That’s not to say that we should live in continual dread of losing our salvation, but at least part of what drives us to a relationship with God is fearing the dire consequences of living – and dying – outside His will. In fact, Paul encouraged the Philippians to, “…continue to work out your salvation with fear and trembling,…” so they could properly discern how to act according to His purposes. (Philippians 2:12) Does John then contradict Paul when he proclaims, “…perfect love drives out fear,…”? 1 John 4:18 No, rather he speaks to a different point in our salvation experience; possibly addressing the opposing emotion of despair. For God’s word, properly applied, brings us to a point of Godly sorrow, which leads to repentance, redemption and joy; whereas worldly sorrow wallows in despair and defeat. (2 Corinthians 7:10)
St. Augustine noted that, given the nature of human beings, fear generally comes before love; or is intrinsically connected to it – at least in the very beginning. Then, as we more fully comprehend God’s purposes – and understand the object of our love – fear stops being the primary reason we shun evil and refrain from offensive behavior as we desire to then actually please the object of our love. Fear losing its hold on our lives by the application of God’s word, the leading of the Holy Spirit and the experience of love expressed by us and for us. The raw fear of God being converted into awe-filled respect, possibly a fear of disappointing Him rather than being afraid of Him. Fear serving much the same purpose as pain, something none of us particularly enjoys nor wants to experience, but essential to our well-being! Warning us that something is wrong. If responded to appropriately, saving our lives.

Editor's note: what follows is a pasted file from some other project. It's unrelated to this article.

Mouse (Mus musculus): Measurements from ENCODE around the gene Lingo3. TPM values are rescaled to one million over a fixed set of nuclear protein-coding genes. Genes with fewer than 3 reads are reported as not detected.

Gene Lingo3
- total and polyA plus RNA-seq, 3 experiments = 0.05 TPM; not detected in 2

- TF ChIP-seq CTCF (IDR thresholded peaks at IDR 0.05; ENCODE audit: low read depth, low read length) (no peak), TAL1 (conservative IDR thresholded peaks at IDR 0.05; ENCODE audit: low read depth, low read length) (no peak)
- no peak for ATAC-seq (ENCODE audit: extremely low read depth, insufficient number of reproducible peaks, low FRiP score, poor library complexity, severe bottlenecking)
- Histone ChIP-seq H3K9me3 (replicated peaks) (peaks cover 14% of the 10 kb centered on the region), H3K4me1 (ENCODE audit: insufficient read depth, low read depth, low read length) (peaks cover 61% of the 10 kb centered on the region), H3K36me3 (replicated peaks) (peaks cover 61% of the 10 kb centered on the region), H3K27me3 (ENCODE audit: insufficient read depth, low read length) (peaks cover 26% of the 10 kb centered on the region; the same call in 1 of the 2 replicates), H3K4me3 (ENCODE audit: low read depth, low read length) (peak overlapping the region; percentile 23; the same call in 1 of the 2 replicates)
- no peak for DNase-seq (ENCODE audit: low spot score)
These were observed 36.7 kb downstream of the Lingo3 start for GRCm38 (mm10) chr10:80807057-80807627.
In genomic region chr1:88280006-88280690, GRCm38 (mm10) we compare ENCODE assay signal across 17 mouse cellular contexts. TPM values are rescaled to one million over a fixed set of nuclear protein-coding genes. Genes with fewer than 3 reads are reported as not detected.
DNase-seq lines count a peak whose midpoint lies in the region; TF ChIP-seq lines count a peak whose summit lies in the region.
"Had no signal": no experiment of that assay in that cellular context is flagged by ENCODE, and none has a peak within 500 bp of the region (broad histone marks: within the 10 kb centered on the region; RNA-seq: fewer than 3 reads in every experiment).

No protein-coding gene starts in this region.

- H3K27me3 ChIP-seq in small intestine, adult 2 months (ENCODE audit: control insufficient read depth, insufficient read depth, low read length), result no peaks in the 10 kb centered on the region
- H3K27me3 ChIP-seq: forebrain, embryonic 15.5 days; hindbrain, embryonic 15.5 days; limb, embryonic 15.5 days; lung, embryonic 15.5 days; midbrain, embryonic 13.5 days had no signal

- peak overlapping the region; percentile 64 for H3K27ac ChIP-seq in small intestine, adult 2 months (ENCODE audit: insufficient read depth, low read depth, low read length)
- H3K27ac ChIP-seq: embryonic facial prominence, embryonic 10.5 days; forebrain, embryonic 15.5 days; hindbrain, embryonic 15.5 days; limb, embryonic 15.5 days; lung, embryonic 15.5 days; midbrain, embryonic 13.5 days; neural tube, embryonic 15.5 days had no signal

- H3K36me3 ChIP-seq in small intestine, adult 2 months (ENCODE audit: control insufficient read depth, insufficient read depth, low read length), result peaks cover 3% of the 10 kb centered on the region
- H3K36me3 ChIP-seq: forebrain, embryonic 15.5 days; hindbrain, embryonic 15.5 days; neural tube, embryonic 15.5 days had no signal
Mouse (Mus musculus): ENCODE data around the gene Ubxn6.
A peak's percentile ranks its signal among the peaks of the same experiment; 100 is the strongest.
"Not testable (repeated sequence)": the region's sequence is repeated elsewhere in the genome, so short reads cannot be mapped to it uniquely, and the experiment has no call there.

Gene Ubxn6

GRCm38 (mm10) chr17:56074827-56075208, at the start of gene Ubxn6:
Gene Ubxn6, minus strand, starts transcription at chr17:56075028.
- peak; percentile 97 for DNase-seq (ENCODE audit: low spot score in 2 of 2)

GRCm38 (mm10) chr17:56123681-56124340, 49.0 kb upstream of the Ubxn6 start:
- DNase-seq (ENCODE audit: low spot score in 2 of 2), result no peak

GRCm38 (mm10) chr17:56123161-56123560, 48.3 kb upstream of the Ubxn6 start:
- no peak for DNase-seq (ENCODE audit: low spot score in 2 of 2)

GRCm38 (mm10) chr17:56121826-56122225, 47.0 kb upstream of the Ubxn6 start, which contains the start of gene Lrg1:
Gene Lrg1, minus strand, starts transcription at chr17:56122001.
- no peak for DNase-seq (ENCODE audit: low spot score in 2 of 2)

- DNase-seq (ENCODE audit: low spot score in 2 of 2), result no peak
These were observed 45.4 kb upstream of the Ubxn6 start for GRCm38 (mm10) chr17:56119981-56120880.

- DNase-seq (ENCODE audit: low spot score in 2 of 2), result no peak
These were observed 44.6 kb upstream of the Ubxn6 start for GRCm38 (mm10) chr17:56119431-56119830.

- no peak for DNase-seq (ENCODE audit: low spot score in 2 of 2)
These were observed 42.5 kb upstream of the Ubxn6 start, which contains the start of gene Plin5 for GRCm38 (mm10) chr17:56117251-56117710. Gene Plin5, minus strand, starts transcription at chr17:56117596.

A few of the specific benefits of fear listed in scripture being that it leads us to God with a singleness of mind. “Fear the Lord your God, serve him only…” Deuteronomy 6:13 (See also Exodus 20:5 & Deuteronomy 10:12) “The fear of the Lord (being) pure, enduring forever.” Psalm 19:9; instilling wisdom and knowledge of the Holy One (Proverbs 9:10); teaching us humility and the recognition of evil. (Proverbs 15:33 & 8:13) All these then causing us to recognize God as “a fountain of life” Proverbs 14:27 (See also Proverbs 10:27); shielding us from trouble while promoting contentment and peace of mind. (Proverbs 19:23) Conversely, rebellion and ignorance foster grave consequences indeed. (See Hebrews 6:4-6 &10:26-29. As well as 2 Peter 2:20,21)
Augustine summarized his point this way, “Perfect charity (or love) casts out fear. Therefore let fear be the beginning. Because the beginning of wisdom is the fear of the Lord. Fear, as it were, prepares a place for (love). But when (love) begins to live in us, the fear which prepared a place for it is cast out.”1
Paul expressing his desire and understanding of love’s benefits thusly, “And this is my prayer: that your love may abound more and more in knowledge and depth of insight, so that you may be able to discern what is best and may be pure and blameless until the day of Christ, filled with the fruit of righteousness that comes through Jesus Christ – to the glory and praise of God.” Philippians 1:9-11.
1Cited in Mark Galli’s book, Jesus Mean and Wild – Baker Books Publishing